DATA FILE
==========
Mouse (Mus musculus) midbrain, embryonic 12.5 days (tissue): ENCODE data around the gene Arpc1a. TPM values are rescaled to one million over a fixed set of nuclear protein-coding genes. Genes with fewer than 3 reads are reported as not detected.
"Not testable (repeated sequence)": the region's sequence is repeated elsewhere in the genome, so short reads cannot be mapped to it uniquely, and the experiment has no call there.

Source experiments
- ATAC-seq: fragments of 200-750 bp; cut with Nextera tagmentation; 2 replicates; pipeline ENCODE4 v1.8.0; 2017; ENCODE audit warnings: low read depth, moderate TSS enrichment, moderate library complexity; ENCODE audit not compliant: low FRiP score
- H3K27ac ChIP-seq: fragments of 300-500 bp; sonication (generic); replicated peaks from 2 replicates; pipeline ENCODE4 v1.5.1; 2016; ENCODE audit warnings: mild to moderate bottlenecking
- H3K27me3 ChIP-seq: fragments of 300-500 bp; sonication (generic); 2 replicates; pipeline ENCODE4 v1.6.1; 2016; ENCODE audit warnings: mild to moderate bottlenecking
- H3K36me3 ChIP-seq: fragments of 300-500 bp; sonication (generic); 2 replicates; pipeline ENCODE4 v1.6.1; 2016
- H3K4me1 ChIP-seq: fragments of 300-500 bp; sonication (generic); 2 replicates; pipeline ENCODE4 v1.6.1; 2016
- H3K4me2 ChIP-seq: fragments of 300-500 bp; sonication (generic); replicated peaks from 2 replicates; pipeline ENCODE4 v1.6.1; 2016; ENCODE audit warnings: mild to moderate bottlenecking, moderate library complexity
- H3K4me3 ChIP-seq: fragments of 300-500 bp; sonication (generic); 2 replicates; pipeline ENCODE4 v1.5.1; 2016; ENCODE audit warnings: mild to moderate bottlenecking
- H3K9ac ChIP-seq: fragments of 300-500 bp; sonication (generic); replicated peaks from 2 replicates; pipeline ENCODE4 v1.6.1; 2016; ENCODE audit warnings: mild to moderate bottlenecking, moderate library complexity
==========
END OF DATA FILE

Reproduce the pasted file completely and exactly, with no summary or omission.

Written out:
Mouse (Mus musculus) midbrain, embryonic 12.5 days (tissue): ENCODE data around the gene Arpc1a. TPM values are rescaled to one million over a fixed set of nuclear protein-coding genes. Genes with fewer than 3 reads are reported as not detected.
"Not testable (repeated sequence)": the region's sequence is repeated elsewhere in the genome, so short reads cannot be mapped to it uniquely, and the experiment has no call there.

Source experiments
- ATAC-seq: fragments of 200-750 bp; cut with Nextera tagmentation; 2 replicates; pipeline ENCODE4 v1.8.0; 2017; ENCODE audit warnings: low read depth, moderate TSS enrichment, moderate library complexity; ENCODE audit not compliant: low FRiP score
- H3K27ac ChIP-seq: fragments of 300-500 bp; sonication (generic); replicated peaks from 2 replicates; pipeline ENCODE4 v1.5.1; 2016; ENCODE audit warnings: mild to moderate bottlenecking
- H3K27me3 ChIP-seq: fragments of 300-500 bp; sonication (generic); 2 replicates; pipeline ENCODE4 v1.6.1; 2016; ENCODE audit warnings: mild to moderate bottlenecking
- H3K36me3 ChIP-seq: fragments of 300-500 bp; sonication (generic); 2 replicates; pipeline ENCODE4 v1.6.1; 2016
- H3K4me1 ChIP-seq: fragments of 300-500 bp; sonication (generic); 2 replicates; pipeline ENCODE4 v1.6.1; 2016
- H3K4me2 ChIP-seq: fragments of 300-500 bp; sonication (generic); replicated peaks from 2 replicates; pipeline ENCODE4 v1.6.1; 2016; ENCODE audit warnings: mild to moderate bottlenecking, moderate library complexity
- H3K4me3 ChIP-seq: fragments of 300-500 bp; sonication (generic); 2 replicates; pipeline ENCODE4 v1.5.1; 2016; ENCODE audit warnings: mild to moderate bottlenecking
- H3K9ac ChIP-seq: fragments of 300-500 bp; sonication (generic); replicated peaks from 2 replicates; pipeline ENCODE4 v1.6.1; 2016; ENCODE audit warnings: mild to moderate bottlenecking, moderate library complexity